One major reason I always strongly opposed the Iraq war is that my graduate training entailed some study of the difficulties of state-building. Building stable states, let alone liberal democracies, is very difficult, and usually involves alliances with other powerful actors to help raise revenues and maintain coercive authority. One reason Iraq was so disastrous is that the people responsible for designing the plan for the invasions failed to grasp this simple point:
An even more fundamental argument against fighting terrorism by promoting democracy, however, is that no one in the US government has any idea how to promote democracy. Fukuyama accuses the neo-cons of chatting offhandedly about democratisation while failing to study or even leaf through the ‘huge academic and practitioner-based literature on democratic transitions’. Their lack of serious attention to the subject had an astonishing justification: ‘There was a tendency among promoters of the war to believe that democracy was a default condition to which societies would revert once liberated from dictators.’ Democracy obviously has many social, economic, cultural and psychological preconditions, but those who thought America had a mission to democratise Iraq gave no thought to them, much less to helping create them. For their delicate task of social engineering, the only instrument they thought to bring along was a wrecking ball.
One might have thought that this ‘remove the lid and out leaps democracy’ approach was too preposterous ever to have been taken seriously. But it is the position that Fukuyama, with some evidence, attributes to neo-cons in and around the administration. They assumed, he writes, that the only necessary precondition for the emergence and consolidation of democracy is the ‘amorphous longing for freedom’ which President Bush, that penetrating student of human nature, detects in ‘every mind and every soul’. Their sociology of democracy boils down to the universal and eternal human desire not to be oppressed. If this were democracy’s only precondition, then Iraq would have no trouble making a speedy transition from clan-based savagery and untrammelled despotism to civilised self-restraint and collective self-rule: sceptics who harped on the difficulty of creating a government that would be both coherent and representative in a multi-ethnic, multi-sectarian and tribally fragmented country, simply failed to appreciate the love of freedom in every human heart.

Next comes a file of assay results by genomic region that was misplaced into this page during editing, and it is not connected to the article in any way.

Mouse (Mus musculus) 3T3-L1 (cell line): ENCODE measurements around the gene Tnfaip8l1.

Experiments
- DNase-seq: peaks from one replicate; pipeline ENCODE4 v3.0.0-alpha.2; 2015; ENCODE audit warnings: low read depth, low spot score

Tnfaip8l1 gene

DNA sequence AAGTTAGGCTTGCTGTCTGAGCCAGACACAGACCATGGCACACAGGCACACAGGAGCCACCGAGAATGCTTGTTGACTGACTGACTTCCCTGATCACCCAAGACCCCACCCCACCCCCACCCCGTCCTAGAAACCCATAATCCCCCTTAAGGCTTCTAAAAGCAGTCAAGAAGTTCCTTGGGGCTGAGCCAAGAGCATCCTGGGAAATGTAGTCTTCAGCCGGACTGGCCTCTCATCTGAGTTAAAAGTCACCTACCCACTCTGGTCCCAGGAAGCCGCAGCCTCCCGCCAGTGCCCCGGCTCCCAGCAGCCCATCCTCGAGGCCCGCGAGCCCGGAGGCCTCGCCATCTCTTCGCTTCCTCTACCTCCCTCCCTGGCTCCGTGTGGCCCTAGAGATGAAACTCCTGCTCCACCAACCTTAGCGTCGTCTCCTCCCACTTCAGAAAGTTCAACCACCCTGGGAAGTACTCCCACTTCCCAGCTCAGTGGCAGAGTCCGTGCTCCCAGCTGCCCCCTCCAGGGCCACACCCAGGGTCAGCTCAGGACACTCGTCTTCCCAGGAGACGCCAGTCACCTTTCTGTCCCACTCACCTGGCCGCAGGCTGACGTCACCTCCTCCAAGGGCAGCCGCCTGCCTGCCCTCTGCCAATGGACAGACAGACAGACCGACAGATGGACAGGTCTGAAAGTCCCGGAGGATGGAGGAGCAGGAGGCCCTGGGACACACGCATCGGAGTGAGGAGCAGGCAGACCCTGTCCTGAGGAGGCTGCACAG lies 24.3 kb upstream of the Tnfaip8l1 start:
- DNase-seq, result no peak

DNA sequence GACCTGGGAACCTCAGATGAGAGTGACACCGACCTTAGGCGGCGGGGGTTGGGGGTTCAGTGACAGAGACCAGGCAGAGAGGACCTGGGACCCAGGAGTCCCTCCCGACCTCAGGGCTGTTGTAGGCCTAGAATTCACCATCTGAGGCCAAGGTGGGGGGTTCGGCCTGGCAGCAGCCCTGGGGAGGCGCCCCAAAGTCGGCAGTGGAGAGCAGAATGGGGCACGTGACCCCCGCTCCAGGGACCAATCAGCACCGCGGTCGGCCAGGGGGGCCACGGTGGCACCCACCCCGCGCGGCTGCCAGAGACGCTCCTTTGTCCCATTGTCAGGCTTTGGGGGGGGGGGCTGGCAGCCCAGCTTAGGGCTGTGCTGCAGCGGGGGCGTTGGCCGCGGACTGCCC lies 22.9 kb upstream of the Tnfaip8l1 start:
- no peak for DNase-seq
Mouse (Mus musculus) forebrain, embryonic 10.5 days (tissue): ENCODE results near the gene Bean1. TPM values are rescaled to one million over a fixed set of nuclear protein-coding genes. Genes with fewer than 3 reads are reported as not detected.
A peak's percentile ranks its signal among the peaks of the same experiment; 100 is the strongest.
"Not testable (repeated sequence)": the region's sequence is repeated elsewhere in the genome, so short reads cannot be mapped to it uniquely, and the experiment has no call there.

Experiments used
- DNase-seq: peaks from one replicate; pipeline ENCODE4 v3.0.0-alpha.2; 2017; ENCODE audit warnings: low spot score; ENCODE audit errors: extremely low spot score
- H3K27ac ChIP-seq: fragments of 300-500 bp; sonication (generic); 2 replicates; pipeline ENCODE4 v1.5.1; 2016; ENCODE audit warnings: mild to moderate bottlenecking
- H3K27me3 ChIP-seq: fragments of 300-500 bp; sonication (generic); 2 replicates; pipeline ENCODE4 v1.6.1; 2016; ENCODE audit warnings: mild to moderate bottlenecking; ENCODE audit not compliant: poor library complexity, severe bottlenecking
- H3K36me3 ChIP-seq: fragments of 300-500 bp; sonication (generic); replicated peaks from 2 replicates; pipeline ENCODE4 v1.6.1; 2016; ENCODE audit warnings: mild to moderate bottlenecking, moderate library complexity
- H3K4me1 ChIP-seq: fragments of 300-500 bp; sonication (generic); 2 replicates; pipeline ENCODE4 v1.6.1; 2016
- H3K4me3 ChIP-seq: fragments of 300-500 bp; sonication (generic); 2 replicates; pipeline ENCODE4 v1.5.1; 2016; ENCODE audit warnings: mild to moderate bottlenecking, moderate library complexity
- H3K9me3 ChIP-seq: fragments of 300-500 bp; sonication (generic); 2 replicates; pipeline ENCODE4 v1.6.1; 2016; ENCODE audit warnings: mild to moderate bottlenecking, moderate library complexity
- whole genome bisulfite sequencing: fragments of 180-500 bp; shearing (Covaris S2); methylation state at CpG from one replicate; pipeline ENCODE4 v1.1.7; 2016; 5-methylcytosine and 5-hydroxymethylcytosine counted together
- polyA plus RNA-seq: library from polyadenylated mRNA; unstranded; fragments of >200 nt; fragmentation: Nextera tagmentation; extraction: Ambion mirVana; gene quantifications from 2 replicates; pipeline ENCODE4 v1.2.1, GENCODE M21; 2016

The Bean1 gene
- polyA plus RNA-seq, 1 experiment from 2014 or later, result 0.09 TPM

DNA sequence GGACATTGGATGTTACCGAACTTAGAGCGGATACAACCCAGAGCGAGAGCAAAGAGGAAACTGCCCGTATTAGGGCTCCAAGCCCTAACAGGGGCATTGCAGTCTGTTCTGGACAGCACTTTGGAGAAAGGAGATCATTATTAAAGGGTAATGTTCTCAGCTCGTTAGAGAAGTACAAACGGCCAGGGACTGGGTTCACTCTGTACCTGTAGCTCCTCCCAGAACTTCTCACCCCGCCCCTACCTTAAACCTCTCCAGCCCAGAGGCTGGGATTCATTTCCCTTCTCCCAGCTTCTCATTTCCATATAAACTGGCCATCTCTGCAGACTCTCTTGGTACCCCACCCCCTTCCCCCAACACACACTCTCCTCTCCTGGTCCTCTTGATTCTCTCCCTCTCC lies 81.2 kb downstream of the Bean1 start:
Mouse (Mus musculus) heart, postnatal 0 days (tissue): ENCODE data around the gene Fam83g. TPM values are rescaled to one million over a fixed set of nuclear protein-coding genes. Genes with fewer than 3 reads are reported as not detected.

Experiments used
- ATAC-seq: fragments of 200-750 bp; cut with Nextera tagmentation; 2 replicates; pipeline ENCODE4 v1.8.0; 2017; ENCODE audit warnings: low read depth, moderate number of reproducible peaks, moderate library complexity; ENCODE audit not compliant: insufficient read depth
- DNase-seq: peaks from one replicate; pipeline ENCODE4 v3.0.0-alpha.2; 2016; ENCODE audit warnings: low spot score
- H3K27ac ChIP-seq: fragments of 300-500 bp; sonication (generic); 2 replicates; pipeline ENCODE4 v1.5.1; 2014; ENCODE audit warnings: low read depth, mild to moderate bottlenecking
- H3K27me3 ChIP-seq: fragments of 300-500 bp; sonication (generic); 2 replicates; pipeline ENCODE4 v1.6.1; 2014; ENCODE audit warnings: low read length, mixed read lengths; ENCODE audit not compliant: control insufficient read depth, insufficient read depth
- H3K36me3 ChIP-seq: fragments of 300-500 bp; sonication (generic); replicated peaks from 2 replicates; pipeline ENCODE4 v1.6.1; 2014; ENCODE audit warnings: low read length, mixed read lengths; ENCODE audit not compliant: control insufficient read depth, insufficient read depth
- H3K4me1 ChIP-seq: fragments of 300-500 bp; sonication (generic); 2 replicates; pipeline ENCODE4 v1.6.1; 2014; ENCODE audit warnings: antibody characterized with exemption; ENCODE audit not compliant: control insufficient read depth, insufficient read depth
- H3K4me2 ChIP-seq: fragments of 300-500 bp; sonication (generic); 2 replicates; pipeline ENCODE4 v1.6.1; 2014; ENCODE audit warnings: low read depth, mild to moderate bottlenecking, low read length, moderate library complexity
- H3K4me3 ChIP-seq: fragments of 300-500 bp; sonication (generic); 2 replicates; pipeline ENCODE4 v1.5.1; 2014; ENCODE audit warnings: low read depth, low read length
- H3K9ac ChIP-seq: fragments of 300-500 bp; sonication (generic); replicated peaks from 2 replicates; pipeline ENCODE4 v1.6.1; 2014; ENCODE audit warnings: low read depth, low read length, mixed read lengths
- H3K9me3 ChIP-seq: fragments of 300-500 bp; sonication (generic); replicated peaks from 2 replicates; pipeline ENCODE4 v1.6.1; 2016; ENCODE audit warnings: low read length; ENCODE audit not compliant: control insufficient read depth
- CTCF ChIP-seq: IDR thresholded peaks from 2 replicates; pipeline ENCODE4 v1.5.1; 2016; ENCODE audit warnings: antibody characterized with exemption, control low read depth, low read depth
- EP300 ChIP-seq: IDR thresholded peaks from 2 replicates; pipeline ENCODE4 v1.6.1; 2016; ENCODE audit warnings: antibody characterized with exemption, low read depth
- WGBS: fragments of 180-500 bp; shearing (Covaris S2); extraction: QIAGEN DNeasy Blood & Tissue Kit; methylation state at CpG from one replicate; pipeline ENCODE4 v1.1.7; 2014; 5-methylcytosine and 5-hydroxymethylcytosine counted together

Cavalierly designed by mid-level bureaucrats who were both historically and theoretically illiterate, the administration’s half-baked plans backfired badly. This should have come as no surprise. And prospects for reform in the Middle East have not been improved by the perception that democratisation in the region, at least when promoted by the West, spells violent destabilisation, criminalisation and a collapse of minimally acceptable standards of living.
And the inability to understand the basic fundamentals of state-building continues to lead to incredible blunders. As Yglesias and Kleiman note, both undercutting the Karzai government in Afghanistan and denying it the ability to obtain revenue from poppy-growing while effectively ensuring that said revenues will instead go to the Taliban is utterly insane. It would be insane even if there was any reason to believe that it would reduce American heroin use, which of course it won’t. To prioritize failed anti-drug war policies over protecting American security is beyond indefensible, and (like Iraq itself) an instruction in what happens when you talk a lot about fighting Islamic terrorism but are incapable of thinking about anything to actually accomplish your goals that don’t involve torture and conventional military force.